January 16, 2013
New Scoring System Suggested for Using Acid-Suppressives Outside the ICU
Boston—While acid-suppressive medications are routinely prescribed to critically ill patients in hospital intensive care units (ICU) to reduce their risk of developing stress ulcers and gastrointestinal (GI) bleeding, the use of those medications in non-ICU patients is not as clear-cut.
In a report published online by the Journal of General Internal Medicine, researchers from Beth Israel Deaconess Medical Center (BIDMC) point to the "lack of evidence to guide physicians in prescribing acid-suppressive medications for stress ulcer prophylaxis in patients outside the ICU" and discuss a new scoring system to better identify non-ICU hospital patients who are at risk for GI bleeding. The selective use of acid-suppressive medications reduces costs and avoids unnecessary side effects, the authors note.
"Current guidelines recommend against the routine use of acid-suppressive medication to prevent stress ulcers in non-ICU patients. Moreover, there is growing evidence that these drugs are associated with an increased risk of complications, including hospital-acquired pneumonia and clostridium difficile," explains first author Shoshana Herzig, MD, an investigator in BIDMC's Division of General Medicine and Primary Care and instructor in medicine at Harvard Medical School. "Despite these factors, acid-suppressive medications continue to be used indiscriminately in non-ICU patients."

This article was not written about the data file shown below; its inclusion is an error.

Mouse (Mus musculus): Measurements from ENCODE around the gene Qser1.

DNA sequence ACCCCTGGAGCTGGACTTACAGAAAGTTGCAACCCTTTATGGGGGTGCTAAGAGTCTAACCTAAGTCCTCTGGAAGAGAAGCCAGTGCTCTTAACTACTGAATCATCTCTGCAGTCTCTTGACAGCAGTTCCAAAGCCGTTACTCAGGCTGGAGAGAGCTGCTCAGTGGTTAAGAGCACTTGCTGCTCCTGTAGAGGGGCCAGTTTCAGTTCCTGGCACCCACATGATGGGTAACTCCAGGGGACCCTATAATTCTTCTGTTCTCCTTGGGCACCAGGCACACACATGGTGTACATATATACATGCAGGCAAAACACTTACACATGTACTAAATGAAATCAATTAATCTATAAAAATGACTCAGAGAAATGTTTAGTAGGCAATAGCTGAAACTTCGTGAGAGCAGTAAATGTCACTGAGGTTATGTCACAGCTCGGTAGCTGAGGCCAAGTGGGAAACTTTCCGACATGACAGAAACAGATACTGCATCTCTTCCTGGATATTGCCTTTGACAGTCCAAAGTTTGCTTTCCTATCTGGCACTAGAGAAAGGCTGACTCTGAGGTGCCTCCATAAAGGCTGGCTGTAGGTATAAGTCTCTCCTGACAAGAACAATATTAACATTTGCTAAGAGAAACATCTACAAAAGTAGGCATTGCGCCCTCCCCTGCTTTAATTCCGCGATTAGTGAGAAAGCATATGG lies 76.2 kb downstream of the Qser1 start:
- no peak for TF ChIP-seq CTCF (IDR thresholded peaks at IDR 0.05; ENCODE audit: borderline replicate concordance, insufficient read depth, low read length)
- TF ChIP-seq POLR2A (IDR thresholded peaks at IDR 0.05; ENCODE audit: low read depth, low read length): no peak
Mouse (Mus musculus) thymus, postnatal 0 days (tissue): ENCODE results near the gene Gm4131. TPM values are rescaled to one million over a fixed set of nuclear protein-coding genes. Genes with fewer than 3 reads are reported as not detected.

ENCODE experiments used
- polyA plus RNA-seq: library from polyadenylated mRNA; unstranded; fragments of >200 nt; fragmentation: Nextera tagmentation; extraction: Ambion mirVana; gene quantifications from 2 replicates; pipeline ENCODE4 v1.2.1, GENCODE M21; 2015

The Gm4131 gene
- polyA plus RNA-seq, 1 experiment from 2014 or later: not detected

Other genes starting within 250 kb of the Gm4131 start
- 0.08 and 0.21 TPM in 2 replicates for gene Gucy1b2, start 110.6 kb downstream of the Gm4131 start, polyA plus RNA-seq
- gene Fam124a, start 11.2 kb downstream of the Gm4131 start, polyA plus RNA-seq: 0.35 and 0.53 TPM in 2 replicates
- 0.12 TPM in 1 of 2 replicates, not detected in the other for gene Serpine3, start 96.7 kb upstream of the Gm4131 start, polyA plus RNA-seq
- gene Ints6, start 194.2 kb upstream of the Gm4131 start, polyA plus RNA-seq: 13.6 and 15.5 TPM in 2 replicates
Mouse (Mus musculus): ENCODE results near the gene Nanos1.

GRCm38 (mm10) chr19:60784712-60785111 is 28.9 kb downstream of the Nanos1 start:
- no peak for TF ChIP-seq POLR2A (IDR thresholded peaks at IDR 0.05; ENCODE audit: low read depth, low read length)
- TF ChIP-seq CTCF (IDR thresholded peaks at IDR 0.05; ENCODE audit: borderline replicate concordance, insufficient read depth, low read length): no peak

For the study, investigators examined records of 75,723 patients at Beth Israel Deaconess Medical Center over a 4-year period. Patients were excluded if they had been admitted to the hospital with an existing case of GI bleeding, if they developed a bleed within a day of admission or if they were scheduled to undergo cardiac catheterization, which exposes them to high levels of medications that impair clotting. Of the remaining group, 203 patients had GI bleeding.
A statistical model "allowed us to identify certain factors associated with significantly higher rates of bleeding," Herzig explains. "Our analysis revealed a number of independent risk factors that appeared to be associated with GI bleeds among non-ICU patients. These included being over age 60; being male; having liver disease, acute renal failure or sepsis; use of anticoagulant medication; preexisting clotting disorders; or being hospitalized on the internal medicine service.
The number of patients in each risk category that would need to be treated with acid-suppressive medication to prevent one GI bleed was then calculated. "In the remaining patients, we determined that medication could be safely withheld," Herzig notes, suggesting future studies are needed to reproduce the data.
"In this large cohort of non-critically ill hospitalized patients, we identified several independent risk factors for nosocomial gastrointestinal bleeding. With further validation at other medical centers, the risk model derived from these factors may help clinicians to direct acid-suppressive medication to those most likely to benefit," the authors write.
|U.S. Pharmacist Social Connect